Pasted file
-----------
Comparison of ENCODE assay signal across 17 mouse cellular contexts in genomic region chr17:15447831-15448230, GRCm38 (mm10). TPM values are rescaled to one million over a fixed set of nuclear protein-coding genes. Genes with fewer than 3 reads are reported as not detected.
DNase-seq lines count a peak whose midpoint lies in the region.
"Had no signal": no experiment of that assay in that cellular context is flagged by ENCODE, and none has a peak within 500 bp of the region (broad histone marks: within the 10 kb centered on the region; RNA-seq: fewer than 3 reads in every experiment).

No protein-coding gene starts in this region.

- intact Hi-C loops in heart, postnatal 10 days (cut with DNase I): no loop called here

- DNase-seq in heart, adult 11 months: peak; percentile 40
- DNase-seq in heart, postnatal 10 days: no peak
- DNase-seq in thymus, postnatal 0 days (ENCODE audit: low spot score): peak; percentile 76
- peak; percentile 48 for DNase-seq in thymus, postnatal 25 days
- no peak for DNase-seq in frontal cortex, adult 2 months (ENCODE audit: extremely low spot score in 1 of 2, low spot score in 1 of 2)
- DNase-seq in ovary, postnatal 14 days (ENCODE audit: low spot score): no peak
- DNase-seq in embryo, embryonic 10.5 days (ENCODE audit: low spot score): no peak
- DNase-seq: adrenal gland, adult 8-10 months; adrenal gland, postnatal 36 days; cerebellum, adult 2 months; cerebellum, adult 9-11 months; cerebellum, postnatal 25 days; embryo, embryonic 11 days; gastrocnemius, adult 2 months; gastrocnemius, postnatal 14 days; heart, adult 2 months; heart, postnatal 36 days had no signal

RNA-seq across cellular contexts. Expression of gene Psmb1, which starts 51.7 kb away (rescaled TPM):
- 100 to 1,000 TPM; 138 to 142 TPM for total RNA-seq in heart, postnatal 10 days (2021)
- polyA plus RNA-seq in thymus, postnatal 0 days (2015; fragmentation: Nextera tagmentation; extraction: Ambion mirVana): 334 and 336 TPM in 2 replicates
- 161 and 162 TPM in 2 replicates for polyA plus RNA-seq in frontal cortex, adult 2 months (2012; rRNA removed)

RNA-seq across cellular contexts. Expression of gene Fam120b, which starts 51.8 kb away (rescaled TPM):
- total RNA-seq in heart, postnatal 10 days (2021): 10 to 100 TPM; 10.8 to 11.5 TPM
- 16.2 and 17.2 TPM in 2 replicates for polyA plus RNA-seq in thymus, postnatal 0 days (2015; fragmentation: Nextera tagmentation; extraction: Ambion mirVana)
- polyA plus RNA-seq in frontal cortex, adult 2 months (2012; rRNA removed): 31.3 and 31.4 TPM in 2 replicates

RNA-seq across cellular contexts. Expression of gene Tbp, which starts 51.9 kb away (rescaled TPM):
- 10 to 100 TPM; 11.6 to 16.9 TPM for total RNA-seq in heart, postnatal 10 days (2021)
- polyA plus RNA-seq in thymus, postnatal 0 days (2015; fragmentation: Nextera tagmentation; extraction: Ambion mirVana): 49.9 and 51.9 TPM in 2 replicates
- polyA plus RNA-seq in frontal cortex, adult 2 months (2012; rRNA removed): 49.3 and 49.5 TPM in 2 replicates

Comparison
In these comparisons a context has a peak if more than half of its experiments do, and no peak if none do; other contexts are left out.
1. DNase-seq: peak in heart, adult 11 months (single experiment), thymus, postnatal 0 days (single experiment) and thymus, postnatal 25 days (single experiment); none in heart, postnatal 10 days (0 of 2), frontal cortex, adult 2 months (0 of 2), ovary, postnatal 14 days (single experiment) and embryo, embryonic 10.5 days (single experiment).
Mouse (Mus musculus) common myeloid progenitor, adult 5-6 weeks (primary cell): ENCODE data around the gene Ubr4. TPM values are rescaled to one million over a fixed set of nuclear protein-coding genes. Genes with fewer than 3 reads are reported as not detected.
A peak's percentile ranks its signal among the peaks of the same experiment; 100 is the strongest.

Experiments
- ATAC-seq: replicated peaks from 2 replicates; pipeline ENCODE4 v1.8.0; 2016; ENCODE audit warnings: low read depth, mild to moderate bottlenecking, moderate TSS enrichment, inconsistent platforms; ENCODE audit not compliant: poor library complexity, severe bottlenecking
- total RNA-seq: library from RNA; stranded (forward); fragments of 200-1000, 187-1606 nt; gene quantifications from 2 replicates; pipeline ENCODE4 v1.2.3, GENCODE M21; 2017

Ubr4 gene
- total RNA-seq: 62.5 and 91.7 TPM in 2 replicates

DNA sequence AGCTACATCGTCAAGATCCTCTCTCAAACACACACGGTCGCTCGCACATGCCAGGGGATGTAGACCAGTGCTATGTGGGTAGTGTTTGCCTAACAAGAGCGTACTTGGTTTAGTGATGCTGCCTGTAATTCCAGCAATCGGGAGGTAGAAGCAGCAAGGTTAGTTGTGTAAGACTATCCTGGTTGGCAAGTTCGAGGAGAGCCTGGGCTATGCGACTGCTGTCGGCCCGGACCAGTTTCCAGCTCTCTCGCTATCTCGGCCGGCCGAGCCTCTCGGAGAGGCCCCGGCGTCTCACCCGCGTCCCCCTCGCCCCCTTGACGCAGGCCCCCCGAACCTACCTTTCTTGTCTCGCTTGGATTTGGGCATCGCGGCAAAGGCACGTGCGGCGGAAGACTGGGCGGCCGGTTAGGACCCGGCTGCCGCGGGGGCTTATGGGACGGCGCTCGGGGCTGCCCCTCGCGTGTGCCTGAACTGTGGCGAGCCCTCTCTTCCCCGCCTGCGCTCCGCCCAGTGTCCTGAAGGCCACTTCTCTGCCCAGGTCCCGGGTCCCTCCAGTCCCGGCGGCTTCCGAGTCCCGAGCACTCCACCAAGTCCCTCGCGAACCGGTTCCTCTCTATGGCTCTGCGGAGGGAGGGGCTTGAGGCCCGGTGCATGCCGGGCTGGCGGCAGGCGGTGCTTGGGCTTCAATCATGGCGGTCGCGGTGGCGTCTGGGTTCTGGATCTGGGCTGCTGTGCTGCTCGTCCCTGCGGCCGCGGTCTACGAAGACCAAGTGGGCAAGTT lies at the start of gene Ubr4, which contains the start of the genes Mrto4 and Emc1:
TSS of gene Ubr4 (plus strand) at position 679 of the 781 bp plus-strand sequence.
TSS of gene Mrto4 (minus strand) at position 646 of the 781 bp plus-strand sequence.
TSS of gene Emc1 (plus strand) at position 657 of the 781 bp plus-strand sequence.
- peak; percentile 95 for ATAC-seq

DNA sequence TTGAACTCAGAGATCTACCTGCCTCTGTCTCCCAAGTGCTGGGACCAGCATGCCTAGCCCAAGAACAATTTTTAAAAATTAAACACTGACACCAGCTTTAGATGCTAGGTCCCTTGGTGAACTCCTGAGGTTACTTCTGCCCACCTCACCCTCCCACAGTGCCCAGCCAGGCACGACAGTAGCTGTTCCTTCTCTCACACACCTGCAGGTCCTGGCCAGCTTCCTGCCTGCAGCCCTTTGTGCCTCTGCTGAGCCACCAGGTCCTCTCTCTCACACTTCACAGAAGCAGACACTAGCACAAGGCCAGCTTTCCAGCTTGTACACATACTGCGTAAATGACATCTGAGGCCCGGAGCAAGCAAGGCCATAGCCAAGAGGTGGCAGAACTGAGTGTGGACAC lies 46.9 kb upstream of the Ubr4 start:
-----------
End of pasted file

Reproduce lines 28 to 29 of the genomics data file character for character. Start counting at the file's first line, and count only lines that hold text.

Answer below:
1. DNase-seq: peak in heart, adult 11 months (single experiment), thymus, postnatal 0 days (single experiment) and thymus, postnatal 25 days (single experiment); none in heart, postnatal 10 days (0 of 2), frontal cortex, adult 2 months (0 of 2), ovary, postnatal 14 days (single experiment) and embryo, embryonic 10.5 days (single experiment).
Mouse (Mus musculus) common myeloid progenitor, adult 5-6 weeks (primary cell): ENCODE data around the gene Ubr4. TPM values are rescaled to one million over a fixed set of nuclear protein-coding genes. Genes with fewer than 3 reads are reported as not detected.